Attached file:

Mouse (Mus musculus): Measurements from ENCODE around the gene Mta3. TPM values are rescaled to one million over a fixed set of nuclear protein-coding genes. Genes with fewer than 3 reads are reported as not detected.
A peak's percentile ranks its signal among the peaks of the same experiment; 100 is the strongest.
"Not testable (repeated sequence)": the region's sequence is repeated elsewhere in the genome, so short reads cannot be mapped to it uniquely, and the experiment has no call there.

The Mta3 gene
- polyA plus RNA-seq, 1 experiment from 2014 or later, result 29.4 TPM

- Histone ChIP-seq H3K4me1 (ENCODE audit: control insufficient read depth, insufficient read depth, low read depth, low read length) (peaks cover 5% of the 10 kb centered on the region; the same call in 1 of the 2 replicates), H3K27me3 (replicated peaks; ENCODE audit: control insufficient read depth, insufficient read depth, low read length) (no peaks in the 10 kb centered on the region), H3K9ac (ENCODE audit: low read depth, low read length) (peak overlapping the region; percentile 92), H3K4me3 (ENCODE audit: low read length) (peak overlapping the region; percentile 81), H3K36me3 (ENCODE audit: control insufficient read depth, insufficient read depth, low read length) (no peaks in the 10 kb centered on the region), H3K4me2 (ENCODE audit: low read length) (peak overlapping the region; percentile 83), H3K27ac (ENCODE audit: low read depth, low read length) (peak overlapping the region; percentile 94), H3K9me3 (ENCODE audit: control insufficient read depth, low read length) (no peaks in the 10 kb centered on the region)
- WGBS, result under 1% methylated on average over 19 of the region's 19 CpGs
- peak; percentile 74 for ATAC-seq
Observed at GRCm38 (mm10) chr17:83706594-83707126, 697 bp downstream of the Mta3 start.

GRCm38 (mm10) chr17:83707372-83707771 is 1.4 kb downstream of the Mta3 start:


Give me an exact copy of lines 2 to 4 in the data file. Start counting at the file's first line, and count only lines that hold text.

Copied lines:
A peak's percentile ranks its signal among the peaks of the same experiment; 100 is the strongest.
"Not testable (repeated sequence)": the region's sequence is repeated elsewhere in the genome, so short reads cannot be mapped to it uniquely, and the experiment has no call there.

The Mta3 gene